More than three dozen workers connected with a single unit at St. Rose Hospital in Hayward tested positive for the coronavirus in late May, a spokesman disclosed Friday.

Of the hospital’s 780 employees, 37 tested positive and a majority (26) were workers on the same medical/surgical/telemetry unit. Two additional workers who had the virus interacted regularly with that part of the hospital and nine had occasional contact.

Alameda County public health officials and the state health department’s health care infections program investigated the cases and are working with the hospital that serves many low-income residents to protect public health, said county spokeswoman Neetu Balram.

Officials directed St. Rose to conduct weekly testing of patients and staff in the hardest hit unit, contain COVID-19 patients to one area, and ensure staff caring for them do not interact with others. The hospital should also check whether staff have symptoms, are wearing masks, and can social distance.

“We are continually assessing the facility’s implementation of measures to protect staff and patients from COVID-19 and prevent its further spread within the facility,” Balram said.

None of the 37 infected workers at St. Rose were hospitalized and half have been cleared to go back to work after quarantine, hospital spokesman Sam Singer said. He also said there’s not sufficient evidence to date that staff were infected by patients, but the hospital and county are looking into whether they were exposed to the virus by other workers.

“That’s a possibility that’s being investigated,” he said.

Singer said the hospital follows Centers for Disease Control and Prevention guidelines to keep workers safe and “has an adequate supply of (personal protective equipment) for future use.”

“The hospital takes the safety of its staff very seriously,” Singer said. “The county is looking at continuing to ensure that all rules and regulations are being followed to a ‘T.’”

Some nurses on the hard-hit unit disputed there was enough personal protective gear and testing before the outbreak to keep them safe. They want more information about how many employees got sick and who might have been exposed. CDC relaxed its guidance to allow health care workers to reuse N95 masks amid a national supply shortage during the pandemic, which some nurses argued increases their risk of infection.

“I think any trained nurse or medical professional could clearly see that this outbreak correlates directly to lack of personal protective equipment being available at St. Rose Hospital, especially with the shelter in place that’s going on,” said Morgan Waggener, a nurse on the unit hit hardest by the outbreak and member of the California Nurses Association.

She said before the county required everyone to wear masks two months ago, nurses on the unit had access to surgical masks but wore them only when ordered by a doctor with a specific patient. When some nurses started to get COVID-19 symptoms in May, it wasn’t hospital policy at the time to test workers, Singer confirmed. Waggener said her co-workers sought out their own tests and shared their positive results with others.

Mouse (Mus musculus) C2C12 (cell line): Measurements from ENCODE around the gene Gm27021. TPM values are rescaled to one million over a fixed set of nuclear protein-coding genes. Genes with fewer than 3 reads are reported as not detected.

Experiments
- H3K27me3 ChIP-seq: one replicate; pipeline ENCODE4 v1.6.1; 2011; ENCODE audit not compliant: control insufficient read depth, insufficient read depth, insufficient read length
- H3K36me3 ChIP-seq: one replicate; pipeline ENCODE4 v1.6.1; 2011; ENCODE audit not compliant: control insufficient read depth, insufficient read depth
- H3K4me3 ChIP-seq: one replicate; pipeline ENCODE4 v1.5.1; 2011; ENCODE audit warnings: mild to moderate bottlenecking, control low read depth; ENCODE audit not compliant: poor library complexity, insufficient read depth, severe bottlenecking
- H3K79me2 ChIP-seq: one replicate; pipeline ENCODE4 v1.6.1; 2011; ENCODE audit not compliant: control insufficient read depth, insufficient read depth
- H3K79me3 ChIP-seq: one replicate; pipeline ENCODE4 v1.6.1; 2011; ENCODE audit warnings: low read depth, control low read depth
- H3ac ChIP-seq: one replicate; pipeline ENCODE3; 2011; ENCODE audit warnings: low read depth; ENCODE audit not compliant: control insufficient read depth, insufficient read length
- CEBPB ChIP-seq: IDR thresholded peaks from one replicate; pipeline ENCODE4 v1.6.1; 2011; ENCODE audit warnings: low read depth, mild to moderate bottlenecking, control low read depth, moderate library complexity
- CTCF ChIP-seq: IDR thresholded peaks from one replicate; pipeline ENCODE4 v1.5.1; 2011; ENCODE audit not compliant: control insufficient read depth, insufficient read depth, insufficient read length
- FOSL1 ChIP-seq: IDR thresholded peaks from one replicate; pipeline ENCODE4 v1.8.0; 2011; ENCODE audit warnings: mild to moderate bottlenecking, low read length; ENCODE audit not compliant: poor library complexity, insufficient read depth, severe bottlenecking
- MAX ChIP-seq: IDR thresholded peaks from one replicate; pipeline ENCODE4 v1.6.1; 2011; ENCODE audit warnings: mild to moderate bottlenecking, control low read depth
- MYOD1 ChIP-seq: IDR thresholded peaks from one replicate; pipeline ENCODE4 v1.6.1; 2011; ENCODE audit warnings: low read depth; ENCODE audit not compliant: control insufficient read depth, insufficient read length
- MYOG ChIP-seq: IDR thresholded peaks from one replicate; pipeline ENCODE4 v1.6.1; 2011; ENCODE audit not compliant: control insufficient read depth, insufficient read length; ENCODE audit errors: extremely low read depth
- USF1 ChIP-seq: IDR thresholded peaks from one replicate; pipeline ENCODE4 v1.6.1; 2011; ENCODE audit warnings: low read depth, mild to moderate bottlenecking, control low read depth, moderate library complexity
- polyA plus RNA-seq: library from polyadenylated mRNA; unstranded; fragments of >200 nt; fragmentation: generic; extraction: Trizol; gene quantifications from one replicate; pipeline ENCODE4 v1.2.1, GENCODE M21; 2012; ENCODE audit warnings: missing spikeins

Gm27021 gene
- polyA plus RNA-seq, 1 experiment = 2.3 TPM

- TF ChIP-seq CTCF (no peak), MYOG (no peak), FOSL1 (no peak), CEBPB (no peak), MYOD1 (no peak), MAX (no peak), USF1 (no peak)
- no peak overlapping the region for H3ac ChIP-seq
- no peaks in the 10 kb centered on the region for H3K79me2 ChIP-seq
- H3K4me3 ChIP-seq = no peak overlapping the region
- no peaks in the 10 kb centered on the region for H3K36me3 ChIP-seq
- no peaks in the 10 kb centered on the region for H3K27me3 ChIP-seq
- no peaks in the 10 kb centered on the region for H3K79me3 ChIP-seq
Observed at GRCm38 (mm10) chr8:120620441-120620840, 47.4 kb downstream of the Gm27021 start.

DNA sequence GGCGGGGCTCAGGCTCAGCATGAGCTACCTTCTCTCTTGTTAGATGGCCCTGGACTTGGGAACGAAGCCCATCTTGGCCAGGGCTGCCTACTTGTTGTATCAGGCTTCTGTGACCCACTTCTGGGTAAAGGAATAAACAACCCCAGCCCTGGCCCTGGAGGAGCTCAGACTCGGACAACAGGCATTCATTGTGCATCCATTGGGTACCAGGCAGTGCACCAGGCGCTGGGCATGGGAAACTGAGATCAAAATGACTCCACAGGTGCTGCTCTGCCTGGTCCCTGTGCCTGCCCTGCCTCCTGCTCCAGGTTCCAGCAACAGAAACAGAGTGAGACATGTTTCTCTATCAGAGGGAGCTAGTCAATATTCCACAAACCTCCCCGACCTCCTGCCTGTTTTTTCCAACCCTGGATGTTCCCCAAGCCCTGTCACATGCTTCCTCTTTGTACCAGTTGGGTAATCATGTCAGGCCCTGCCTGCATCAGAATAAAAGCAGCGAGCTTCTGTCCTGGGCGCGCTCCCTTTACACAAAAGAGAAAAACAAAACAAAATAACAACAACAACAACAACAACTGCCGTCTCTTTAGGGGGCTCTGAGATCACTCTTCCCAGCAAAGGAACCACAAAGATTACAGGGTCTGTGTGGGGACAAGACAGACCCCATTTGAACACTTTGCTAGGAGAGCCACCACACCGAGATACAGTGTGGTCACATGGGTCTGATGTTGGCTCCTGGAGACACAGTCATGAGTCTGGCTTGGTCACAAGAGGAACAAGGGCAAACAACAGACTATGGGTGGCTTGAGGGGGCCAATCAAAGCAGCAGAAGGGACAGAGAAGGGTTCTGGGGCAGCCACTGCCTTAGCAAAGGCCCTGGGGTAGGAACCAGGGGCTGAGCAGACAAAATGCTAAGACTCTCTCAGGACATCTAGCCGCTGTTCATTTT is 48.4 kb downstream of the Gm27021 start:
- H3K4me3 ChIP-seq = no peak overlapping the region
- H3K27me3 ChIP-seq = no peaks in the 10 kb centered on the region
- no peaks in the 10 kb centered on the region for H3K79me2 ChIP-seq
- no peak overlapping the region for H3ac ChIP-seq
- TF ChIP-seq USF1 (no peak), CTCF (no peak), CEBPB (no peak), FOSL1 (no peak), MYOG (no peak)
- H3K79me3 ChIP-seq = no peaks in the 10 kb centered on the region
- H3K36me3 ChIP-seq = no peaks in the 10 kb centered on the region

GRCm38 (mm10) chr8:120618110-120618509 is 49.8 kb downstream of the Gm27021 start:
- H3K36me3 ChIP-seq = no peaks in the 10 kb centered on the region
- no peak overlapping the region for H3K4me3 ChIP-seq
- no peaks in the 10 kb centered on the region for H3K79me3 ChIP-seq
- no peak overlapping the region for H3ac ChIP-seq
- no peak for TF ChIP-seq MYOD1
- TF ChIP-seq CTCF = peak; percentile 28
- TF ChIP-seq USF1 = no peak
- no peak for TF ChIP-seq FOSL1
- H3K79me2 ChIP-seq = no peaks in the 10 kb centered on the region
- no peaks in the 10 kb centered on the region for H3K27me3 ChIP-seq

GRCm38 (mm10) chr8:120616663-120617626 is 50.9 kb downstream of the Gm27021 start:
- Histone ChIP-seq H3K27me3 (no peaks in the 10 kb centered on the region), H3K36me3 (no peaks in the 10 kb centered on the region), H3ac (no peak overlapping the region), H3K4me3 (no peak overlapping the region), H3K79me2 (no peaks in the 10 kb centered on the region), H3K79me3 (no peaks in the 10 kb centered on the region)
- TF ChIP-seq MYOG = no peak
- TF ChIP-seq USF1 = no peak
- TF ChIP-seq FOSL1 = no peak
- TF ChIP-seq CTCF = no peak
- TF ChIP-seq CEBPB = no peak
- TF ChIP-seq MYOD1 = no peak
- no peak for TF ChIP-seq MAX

“It did scare me that maybe I had it and maybe I was asymptomatic and maybe I had exposed my own family that I live with, because I don’t have any other choice but to go home after work,” said Waggener, who lives with her parents.

Not all nurses said they felt at risk. Daljit Basi, who works in the outpatient surgery unit, said she always had access to ample personal protective equipment, including masks, gloves, gowns and head covers. She knew about the cluster of cases in the other unit, but accepted it as part of a pandemic.

“The risk is there,” she said. “Did you get it from the hospital or bring it from the community? It’s everywhere.”

Since the outbreak, Waggener said nurses in her unit have more access to N95s. The cases also triggered ongoing testing across the hospital, Singer said. Waggener said she has been tested three times in the past three weeks. Basi said she has not, but got a test through her own doctor.

Waggener also was bothered that she didn’t hear directly from management about the number of infected workers, where they worked, and who might have been exposed to the virus other than an email telling her testing would now be available because workers were infected.

Singer said the hospital “communicated in detail with all staff” in accordance with hospital protocols.

Bay Area workers and unions have demanded more transparency when co-workers get infected so they can understand the risks, but hospitals are sometimes tight-lipped, citing patient privacy protections. The number of infected health care workers in California keeps climbing, with more than 11,500 confirmed cases and 68 deaths as of Friday. In Alameda County, 323 workers have been infected, Balram said.

At Santa Clara Valley Medical Center, 46 workers tested positive in April. Since then, the hospital tested more than 7,000 workers and found less than 0.2% of workers were positive, spokeswoman Joy Alexiou said.

At UCSF, 71 of 2,471 tested employees had positive coronavirus results, spokeswoman Kristen Bole said Friday. Of those, 65 recovered and returned to work and 19 were believed likely to have acquired the disease in a patient-care setting, which includes being infected by co-workers who may have gotten coronavirus in the community, Bole said.

Stanford Health Care tested 11,000 employees in May and found that only about 0.3% of those without symptoms were positive.

Mallory Moench is a San Francisco Chronicle staff writer. Email: mallory.moench@sfchronicle.com Twitter:@mallorymoench



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